How @TASCAMpro or somebody else doesn't already make some kind of belt clip for mobile #audio recorders like the #DR40 , #H4N or others is beyond me...but I think I've got it figured out...now to find a small and short 1/4-20 screw. #tascam #zoom #film #video #music #recording #fieldrecorder #beltclip #diy
A photo posted by Elevate Visuals (@elevatevisuals) on
Sometimes you just want to throw the camera and a lens on a tripod, and keep it simple.
On occassion you also must modify equipment to make it do what you want, which is why I figured I'd post this simple fix for mounting the Zacuto QR Dovetail Plate directly on the Blackmagic Cinema Camera (or Production Camera), so you can use the quick release systems like the Zacuto Tripod Adapter, Kessler Kwik Release or Really Right Stuff.
This also allows you to quickly swap the camera body and lens to your jib, gimbal or slider without having to take apart rigs, get screw drivers involved or any other BS you don't need to be doing when a client is standing over you looking at their watch.
Set your camera somewhere stable. I used thick cloth to pad it in my workbench vice.
Locate your Blackmagic Cinema Camera's set screw and then grab a 1/4-20 tap, and a tap wrench - or do as I did if you don't have one of those, and put the tap in your electric hand drill, and use that as a tap wrench. Be extremely careful and don't even bother to actually press the button on the drill. Just use the drill like a screw driver to get it started.
Go back and forth a bit to get the tap in there slowly. A drop or two of oil or WD-40 can help lubricate the tap and make it a little easier to get it going.
Now you should have a second tapped hole, which can still function as a set screw hole because it hasn't been enlarged really.
You should now be able to mount your Zacuto QR Dovetail plate (or Kessler or Really Right Stuff) without it twisting on you. This should allow you to easily move your camera around without having to use anything but quick releases.
You can even do this on rods if you mount your quick release plate to your baseplate.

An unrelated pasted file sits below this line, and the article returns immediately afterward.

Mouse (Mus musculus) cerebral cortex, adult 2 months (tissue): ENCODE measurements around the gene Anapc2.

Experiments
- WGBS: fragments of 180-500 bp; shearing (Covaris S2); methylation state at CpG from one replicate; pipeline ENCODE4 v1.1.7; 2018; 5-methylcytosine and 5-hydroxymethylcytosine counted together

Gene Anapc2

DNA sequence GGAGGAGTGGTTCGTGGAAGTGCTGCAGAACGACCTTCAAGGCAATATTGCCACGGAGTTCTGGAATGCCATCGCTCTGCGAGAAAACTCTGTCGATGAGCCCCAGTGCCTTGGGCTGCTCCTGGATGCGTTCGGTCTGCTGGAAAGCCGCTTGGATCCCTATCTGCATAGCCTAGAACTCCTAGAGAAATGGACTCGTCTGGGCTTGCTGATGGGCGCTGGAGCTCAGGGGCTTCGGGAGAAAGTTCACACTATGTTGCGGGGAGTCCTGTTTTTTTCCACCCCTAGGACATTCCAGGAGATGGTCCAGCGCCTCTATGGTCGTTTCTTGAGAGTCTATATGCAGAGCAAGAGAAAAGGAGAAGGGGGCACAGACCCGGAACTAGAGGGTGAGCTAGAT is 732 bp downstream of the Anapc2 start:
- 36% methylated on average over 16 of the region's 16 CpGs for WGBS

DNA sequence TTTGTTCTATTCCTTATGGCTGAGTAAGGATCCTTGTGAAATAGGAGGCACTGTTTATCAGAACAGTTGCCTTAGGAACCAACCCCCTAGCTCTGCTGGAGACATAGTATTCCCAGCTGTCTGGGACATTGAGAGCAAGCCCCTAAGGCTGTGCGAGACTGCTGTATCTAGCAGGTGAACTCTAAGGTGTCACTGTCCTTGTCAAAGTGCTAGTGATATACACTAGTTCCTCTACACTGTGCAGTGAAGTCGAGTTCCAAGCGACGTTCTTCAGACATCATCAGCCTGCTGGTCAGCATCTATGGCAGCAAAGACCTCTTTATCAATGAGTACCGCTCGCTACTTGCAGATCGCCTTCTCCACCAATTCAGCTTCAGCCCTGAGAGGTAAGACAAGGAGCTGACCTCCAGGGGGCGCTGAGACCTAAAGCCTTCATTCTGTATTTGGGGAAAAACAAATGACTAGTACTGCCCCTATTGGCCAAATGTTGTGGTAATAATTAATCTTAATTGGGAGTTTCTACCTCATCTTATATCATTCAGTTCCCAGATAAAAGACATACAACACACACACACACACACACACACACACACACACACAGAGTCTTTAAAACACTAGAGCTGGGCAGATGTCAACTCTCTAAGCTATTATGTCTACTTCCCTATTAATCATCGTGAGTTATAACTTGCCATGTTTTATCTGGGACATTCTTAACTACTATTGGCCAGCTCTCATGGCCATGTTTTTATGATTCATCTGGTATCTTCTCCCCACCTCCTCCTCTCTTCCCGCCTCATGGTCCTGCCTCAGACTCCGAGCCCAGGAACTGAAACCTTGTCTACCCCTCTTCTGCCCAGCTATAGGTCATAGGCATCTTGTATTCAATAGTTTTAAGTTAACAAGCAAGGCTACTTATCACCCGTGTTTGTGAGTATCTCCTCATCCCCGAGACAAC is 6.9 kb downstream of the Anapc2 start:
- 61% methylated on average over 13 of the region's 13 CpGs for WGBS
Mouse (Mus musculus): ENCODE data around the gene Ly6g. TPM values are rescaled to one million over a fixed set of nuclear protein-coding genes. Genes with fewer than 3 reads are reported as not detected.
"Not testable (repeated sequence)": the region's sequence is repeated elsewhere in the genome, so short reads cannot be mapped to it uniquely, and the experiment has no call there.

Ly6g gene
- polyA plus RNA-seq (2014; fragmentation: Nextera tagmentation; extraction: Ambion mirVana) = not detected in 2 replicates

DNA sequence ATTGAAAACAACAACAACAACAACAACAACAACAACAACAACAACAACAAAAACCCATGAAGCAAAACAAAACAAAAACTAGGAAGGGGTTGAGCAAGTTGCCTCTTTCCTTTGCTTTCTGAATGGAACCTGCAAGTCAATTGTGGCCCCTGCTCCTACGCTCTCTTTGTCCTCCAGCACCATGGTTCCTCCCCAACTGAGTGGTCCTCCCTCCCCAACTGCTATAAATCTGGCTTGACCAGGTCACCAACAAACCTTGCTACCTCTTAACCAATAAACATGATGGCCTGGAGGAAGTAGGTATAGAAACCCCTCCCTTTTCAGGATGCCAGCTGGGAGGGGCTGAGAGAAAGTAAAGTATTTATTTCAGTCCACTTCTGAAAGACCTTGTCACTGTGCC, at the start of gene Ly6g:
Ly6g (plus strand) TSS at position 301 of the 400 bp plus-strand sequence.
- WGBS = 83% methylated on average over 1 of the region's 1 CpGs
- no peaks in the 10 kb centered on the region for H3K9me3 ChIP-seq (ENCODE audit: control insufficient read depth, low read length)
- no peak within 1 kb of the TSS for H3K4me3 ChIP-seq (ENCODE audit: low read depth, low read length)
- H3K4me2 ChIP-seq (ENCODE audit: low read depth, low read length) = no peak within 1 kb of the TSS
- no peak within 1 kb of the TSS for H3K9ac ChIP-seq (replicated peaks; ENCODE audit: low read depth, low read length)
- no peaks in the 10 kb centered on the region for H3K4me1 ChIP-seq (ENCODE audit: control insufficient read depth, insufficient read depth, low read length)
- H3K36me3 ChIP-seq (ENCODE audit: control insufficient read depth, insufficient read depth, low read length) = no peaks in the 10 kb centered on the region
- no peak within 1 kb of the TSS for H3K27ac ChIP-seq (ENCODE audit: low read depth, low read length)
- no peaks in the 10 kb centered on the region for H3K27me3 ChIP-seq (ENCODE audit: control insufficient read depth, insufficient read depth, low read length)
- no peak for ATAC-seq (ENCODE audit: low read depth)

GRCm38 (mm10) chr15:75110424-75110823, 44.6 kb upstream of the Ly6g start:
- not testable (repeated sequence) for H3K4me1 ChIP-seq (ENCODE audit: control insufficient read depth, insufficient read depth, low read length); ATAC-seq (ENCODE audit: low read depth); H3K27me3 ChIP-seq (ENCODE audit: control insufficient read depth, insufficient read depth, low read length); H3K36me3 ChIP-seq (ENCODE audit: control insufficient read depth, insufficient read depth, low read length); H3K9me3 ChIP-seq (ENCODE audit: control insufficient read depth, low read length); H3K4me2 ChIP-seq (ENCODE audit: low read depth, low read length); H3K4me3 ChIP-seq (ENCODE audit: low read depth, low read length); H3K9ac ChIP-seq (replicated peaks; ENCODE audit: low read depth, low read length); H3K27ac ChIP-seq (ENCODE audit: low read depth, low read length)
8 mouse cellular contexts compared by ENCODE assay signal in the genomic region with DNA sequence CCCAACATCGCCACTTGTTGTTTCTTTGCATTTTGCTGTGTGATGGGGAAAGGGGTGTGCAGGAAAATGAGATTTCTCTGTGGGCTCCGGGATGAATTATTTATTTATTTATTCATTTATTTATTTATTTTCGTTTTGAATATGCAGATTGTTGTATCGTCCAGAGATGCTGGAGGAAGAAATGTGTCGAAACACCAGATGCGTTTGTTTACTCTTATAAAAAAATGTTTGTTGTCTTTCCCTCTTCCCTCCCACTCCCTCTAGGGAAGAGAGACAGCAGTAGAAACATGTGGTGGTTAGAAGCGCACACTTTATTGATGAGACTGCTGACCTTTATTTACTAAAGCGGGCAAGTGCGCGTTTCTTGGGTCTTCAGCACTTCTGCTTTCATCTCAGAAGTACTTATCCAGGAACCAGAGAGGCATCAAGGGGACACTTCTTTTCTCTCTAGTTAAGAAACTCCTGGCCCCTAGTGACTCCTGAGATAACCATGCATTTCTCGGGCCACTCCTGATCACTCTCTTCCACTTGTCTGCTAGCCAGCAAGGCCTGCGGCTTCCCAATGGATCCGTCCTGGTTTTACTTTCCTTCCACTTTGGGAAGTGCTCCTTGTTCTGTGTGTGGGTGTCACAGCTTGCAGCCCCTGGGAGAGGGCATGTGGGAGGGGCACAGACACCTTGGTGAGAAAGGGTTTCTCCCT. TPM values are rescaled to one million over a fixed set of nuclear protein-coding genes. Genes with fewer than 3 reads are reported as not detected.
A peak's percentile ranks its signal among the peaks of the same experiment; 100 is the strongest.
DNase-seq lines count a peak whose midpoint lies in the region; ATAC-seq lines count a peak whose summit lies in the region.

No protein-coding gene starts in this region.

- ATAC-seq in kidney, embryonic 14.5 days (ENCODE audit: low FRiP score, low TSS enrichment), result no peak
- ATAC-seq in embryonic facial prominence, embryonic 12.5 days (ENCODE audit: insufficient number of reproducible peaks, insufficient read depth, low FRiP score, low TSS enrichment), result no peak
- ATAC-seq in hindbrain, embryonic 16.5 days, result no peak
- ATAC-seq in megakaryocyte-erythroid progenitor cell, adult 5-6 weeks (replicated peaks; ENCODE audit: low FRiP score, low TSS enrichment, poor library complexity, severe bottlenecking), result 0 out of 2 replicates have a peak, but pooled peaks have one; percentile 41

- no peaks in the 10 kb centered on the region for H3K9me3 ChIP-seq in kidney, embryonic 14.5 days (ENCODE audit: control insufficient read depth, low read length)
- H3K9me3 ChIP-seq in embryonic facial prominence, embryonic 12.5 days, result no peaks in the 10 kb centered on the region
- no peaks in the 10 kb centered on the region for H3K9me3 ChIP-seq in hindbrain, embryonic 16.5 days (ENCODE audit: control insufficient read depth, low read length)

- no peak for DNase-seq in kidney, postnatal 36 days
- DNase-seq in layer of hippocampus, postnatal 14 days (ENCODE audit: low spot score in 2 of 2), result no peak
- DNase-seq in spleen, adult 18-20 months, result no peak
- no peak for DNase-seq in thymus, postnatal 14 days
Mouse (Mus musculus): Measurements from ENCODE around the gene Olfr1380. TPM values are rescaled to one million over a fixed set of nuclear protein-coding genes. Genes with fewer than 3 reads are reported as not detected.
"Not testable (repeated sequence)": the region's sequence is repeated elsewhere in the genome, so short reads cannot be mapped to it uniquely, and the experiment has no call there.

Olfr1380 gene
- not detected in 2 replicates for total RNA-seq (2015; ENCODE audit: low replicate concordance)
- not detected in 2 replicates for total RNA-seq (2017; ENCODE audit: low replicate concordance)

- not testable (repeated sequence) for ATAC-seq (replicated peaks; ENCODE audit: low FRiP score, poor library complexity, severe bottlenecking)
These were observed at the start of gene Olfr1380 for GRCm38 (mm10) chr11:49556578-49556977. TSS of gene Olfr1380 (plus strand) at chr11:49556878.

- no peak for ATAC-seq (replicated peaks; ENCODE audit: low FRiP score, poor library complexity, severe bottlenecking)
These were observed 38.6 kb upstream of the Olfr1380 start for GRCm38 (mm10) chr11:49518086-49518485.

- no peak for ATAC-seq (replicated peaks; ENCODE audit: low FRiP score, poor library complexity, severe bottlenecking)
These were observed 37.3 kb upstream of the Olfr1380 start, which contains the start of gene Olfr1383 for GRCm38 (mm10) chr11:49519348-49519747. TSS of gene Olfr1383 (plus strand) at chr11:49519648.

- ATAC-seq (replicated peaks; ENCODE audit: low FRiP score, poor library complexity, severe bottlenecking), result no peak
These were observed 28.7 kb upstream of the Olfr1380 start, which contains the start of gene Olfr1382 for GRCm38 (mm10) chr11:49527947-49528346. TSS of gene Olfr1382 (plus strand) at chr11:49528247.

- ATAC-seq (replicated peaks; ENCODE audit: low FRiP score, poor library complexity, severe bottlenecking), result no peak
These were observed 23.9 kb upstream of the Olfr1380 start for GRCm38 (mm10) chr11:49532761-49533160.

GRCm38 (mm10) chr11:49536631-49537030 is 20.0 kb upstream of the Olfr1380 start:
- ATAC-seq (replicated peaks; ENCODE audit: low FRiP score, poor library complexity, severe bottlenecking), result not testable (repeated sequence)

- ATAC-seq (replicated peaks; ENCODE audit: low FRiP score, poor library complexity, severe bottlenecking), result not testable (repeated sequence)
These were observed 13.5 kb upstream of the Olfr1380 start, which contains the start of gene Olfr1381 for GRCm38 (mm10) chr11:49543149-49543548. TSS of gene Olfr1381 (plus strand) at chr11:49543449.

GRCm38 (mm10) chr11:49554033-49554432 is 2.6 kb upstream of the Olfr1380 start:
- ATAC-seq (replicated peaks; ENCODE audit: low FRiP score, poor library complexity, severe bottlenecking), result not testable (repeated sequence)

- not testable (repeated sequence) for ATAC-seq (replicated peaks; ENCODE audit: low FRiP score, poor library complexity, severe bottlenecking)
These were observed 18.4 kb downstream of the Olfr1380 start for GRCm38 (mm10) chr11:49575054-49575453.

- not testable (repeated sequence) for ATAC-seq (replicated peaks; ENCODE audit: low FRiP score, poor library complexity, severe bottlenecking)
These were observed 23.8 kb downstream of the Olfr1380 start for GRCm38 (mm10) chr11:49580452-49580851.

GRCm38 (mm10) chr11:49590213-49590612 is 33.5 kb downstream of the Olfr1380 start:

You can purchase this quick release system here:
The Switronix PB70 is a relatively small and affordable V-Mount battery, that has some clever features like 1/4"-20 mounting holes built into it as well as a second quick release on top of the battery for accessories. (or mounting directly to a camera body, which I find to be pretty goofy)
We have the Switronix PB70 V-Mount Batteries and decided to go with a Switronix GP-S V-Mount Battery Plate to mount on a cheese plate, for use with the BMCC rig. This is in comparison to the BMCC specific version of the plate, that comes with a built in BMCC cable, and costs a lot more.
I wanted to be able to use the plate for all future cameras, as well as the BMCC we are using currently, without having a cable hanging off the plate if its not compatible with one of our future cameras. All that is needed is a different D-Tap cable to adapt to any future camera, as opposed to having a hard wired BMCC power plug hanging off.
After watching Caleb Pike use this battery plate on a cheese plate with no problem, we figured it would be as simple as bolting it on the cheese plate...that was not so.
As usual, it was gear surgery time...The issue with this Switronix GP-S battery plate is that it has pre-installed screws sticking out the back for mounting directly to a camera body like the RED Scarlet/Epic or Sony F55. This doesn't allow the plate to sit flush an a cheese plate, and even if it did, they would probably short the device out if the two terminals touched the cheese plate in any way.
The general consensus was "just break the tabs off," but I wanted to preserve the potential for using this with the back pins in the future, so I removed the screws and bent back the metal tabs without breaking them, taped them off with good electrical tape so they couldn't come in to contact with anything, and then put some more tape on it for good measure. Sealed the case back up and it works perfectly now.